A paper on the fabrication and performance of microfluidic paper-based sensing devices. Whitesides and colleagues demonstrated that their paper-based electrochemical devices are capable of quantifying concentrations of various analytes, including heavy metal ions and glucose.




      
  2. D Di Carlo et. al.: Sheathless inertial cell ordering for extreme throughput flow cytometry (DOI: 10.1039/b919495a).

    A paper which demonstrates the use of a microfluidic device for flow-cytometry with extreme throughput. Di Carlo and colleagues demonstrated 86-97% cell counting sensitivity and specificity.


     


      
  3. A Ozcan et. al.: Compact, light-weight and cost-effective microscope based on lensless incoherent holography for telemedicine applications (DOI: 10.1039/c000453g).

    Ozcan and colleagues demonstrate a lensless on-chip microscope weighing only approx. 46 g and dimensions smaller than 5 cm3. The microscope achieves subcellular resolution and may offer a cost-effective tool in the development of portable medicine.


      
  4. D Di Carlo et. al.: Deformability-based cell classification and enrichment using inertial microfluidics (DOI: 10.1039/c0lc00595a)


  5. BJ Kirby et. al.: Capture of circulating tumor cells from whole blood of prostate cancer patients using geometrically enhanced differential immunocapture (GEDI) and a prostate-specific antibody (DOI: 10.1039/b924420d)


  6. A Ozcan et. al.: Lensfree microscopy on a cellphone (DOI: 10.1039/c003477k)


  7. CF Carlborg et. al.: A packaged optical slot-waveguide ring resonator sensor array for multiplex label-free assays in labs-on-chips (DOI: 10.1039/b914183a)


  8. T Franke et. al.: Surface acoustic wave actuated cell sorting (SAWACS) (DOI: 10.1039/b915522h)


  9. JL Osborn et. al.: Microfluidics without pumps: reinventing the T-sensor and H-filter in paper networks (DOI: 10.1039/c004821f)


  10. LG Griffith et. al.: Perfused multiwell plate for 3D liver tissue engineering (DOI: 10.1039/b913221j)


     

*free through an RSC publishing personal account  

 

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Look Mum, no pumps!

GA

Richard Crooks and colleagues, researchers at the University of Texas, Austin developed a way to locally concentrate and move analytes using internal bipolar electrodes (bypassing the need for an outside driver of fluid flow). Electrodes printed on the bottom of the microfluidic channels create controllable gates which balance the convective and electrokinetic forces acting on charged sample molecules. A single DC power supply and controller box is needed to open/close these gates to deliver analytes to different regions of the chip.­­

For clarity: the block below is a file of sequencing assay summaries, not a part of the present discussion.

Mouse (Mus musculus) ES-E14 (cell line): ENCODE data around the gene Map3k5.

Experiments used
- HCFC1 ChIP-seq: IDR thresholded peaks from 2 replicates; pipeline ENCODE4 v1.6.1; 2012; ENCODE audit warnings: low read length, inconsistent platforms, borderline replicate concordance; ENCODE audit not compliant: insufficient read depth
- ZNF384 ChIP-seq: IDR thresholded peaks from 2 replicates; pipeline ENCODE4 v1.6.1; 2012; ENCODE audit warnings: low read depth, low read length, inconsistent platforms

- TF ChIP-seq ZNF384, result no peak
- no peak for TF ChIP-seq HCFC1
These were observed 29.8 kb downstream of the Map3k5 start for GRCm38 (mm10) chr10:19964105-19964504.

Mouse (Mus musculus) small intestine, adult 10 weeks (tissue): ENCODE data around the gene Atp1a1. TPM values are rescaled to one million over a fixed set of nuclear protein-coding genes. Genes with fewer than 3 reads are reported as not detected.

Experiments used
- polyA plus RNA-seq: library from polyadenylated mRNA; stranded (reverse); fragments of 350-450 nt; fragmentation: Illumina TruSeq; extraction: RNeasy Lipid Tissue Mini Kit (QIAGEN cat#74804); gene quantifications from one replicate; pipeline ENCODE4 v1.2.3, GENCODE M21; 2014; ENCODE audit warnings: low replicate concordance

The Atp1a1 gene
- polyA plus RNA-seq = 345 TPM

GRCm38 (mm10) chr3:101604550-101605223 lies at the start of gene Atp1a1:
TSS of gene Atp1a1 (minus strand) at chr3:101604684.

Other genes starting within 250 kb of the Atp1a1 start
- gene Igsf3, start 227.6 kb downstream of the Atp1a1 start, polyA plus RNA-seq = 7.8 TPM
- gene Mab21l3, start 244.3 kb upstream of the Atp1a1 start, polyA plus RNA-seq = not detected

Crooks and his group have extensively investigated bipolar electrochemistry theory and in this paper demonstrate the use of bipolar electrodes to separate, enrich, and transport ­­­­­bands of analytes in microfluidic channels. Electric potentials applied across a channel induce an electric field within the buffer whilst conductive substrates present on the floor of the microchannel also adopt a potential between their two poles. H+ ions within the buffer are partially neutralized by electrogenerated OH- and thus regions of ion depletion appear. These depletion zones attract charged analytes from the solution to maintain the charge gradient induced by the electric field (the speed of electromigration of analytes to the depletion zone is proportional to the electric field). Bipolar electrodes on the channel bottom contain their own local field and so analytes concentrate in these areas, leading to enrichment near the electrodes.

In this work, Crooks and his team demonstrate separation and enrichment of two common fluorescent dyes:  BODIPY2- and MPTS3-. The two dye bands are then directed to two separate reservoirs. In previous papers, the group focused on optimizing enrichment and achieved enrichment rates of up to 0.57 BODIPY2 1, . The current extension and integration of online separation and enrichment achieves comparable rates of enrichment, 0.11 and 0.31 fold/second for BODIPY and MPTS, respectively, while also enabling control over separating analytes of different electromobility (μep) and transporting these bands to designated areas of the device.

To create the devices presented, the group used conventional photolithography techniques to pattern gold bipolar passive electrodes (BPEs) on glass and bonded PDMS channels on top of the regions. This method can be easily multiplexed as additional BPEs can be activated to guide separated and enriched analytes to different areas of the chip.

 References:

1 R. K. Anand, E. Sheridan, D. Hlushkou, U. Tallarek and R. M. Crooks, Lab on a Chip, 2011, 11, 518-527.

Electrochemically-gated delivery of analyte bands in microfluidic devices using bipolar electrodes
Karen Scida, Eoin Sheridan and Richard M. Crooks, Lab Chip, 2013, 13, 2292-2299.
DOI: 10.1039/c3lc50321f